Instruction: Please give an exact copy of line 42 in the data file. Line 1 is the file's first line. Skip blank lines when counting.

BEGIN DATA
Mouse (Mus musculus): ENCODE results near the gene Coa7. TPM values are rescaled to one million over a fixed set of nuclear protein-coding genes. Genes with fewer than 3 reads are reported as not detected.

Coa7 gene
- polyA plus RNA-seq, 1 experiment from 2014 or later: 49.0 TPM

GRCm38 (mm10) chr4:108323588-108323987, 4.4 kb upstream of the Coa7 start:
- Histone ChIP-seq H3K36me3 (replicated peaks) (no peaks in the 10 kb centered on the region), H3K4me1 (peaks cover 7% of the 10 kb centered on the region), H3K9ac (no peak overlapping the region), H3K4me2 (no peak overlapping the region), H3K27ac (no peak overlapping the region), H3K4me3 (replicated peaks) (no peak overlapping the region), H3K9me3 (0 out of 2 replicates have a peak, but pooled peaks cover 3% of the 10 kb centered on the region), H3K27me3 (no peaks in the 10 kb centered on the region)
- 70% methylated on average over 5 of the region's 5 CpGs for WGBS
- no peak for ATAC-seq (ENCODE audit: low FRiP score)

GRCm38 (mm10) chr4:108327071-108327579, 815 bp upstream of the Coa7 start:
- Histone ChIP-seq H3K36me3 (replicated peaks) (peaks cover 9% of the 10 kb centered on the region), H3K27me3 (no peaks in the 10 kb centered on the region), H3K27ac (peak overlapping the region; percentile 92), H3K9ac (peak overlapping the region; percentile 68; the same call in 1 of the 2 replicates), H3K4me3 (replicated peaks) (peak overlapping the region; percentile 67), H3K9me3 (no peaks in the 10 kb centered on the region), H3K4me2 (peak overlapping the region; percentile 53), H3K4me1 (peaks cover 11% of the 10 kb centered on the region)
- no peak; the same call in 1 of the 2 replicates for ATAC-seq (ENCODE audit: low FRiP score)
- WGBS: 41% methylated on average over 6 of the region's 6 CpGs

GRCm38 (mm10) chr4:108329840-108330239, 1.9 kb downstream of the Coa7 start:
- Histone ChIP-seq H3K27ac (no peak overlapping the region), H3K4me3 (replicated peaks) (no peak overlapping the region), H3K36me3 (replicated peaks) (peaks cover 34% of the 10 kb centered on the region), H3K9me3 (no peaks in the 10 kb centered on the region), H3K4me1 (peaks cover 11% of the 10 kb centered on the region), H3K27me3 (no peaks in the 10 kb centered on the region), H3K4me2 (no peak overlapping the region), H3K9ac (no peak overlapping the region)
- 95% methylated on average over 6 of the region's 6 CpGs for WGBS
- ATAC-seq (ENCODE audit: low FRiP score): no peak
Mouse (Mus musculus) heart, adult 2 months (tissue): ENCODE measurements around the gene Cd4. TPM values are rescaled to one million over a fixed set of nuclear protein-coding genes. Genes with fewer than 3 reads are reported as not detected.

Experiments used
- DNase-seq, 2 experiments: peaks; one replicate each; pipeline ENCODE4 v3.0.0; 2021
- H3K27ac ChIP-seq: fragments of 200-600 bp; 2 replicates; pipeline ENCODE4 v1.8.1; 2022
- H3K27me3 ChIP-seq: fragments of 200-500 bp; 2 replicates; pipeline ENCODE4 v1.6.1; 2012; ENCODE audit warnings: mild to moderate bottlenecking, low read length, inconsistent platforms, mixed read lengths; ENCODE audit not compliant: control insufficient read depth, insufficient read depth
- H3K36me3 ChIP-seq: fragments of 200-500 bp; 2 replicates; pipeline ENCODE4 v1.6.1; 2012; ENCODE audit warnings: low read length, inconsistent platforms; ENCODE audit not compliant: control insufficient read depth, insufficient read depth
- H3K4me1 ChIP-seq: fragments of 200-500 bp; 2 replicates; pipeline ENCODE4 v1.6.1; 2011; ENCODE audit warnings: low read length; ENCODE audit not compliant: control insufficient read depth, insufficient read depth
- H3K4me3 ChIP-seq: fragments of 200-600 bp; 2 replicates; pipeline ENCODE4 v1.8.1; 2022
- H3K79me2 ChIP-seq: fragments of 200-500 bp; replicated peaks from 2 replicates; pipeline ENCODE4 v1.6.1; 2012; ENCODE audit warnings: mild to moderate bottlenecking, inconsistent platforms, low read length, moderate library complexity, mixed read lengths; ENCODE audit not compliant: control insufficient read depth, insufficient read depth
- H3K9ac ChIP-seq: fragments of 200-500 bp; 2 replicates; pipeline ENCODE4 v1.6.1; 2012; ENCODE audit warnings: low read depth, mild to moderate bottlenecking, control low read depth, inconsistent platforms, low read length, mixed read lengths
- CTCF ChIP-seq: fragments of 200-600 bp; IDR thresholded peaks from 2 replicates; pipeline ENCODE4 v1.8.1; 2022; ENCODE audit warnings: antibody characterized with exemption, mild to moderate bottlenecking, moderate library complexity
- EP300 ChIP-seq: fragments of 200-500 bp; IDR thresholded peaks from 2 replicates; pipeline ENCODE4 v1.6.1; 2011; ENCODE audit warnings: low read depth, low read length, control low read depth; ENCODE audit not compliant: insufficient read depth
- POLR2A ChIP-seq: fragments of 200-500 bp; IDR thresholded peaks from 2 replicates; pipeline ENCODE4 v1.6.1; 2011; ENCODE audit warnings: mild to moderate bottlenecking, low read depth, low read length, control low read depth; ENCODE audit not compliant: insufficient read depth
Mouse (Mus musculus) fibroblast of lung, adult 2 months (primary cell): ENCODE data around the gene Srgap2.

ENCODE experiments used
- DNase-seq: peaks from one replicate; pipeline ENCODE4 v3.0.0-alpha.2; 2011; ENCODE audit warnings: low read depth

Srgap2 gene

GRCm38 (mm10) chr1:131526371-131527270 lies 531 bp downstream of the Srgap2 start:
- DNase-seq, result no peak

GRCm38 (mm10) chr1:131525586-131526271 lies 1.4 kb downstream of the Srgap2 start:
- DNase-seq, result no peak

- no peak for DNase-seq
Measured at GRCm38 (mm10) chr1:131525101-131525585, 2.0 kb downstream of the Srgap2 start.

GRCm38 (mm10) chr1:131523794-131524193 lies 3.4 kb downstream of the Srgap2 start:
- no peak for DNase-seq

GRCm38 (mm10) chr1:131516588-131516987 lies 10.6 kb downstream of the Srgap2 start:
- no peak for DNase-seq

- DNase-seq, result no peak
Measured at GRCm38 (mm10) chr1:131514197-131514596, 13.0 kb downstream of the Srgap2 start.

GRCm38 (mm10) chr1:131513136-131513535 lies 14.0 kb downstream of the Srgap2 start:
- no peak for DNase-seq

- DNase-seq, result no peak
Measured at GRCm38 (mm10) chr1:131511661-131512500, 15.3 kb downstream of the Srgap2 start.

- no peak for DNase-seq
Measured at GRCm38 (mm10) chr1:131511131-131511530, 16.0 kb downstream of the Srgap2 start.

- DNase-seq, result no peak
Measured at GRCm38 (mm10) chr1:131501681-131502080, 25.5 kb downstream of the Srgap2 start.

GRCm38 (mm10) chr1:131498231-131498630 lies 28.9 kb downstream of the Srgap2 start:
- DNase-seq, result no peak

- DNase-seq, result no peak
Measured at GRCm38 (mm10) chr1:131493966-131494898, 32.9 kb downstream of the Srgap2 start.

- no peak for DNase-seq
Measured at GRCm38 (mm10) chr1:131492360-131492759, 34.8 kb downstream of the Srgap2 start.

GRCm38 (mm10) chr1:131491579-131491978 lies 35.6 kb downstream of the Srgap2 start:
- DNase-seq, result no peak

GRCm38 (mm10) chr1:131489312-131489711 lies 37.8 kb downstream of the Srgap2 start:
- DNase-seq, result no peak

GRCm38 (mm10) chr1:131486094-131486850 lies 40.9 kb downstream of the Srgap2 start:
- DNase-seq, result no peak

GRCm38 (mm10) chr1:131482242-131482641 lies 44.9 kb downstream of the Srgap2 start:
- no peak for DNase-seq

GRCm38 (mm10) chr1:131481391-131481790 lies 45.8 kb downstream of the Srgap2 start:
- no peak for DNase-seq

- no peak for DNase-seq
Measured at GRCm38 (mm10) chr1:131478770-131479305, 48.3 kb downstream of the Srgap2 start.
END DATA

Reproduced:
- no peak for DNase-seq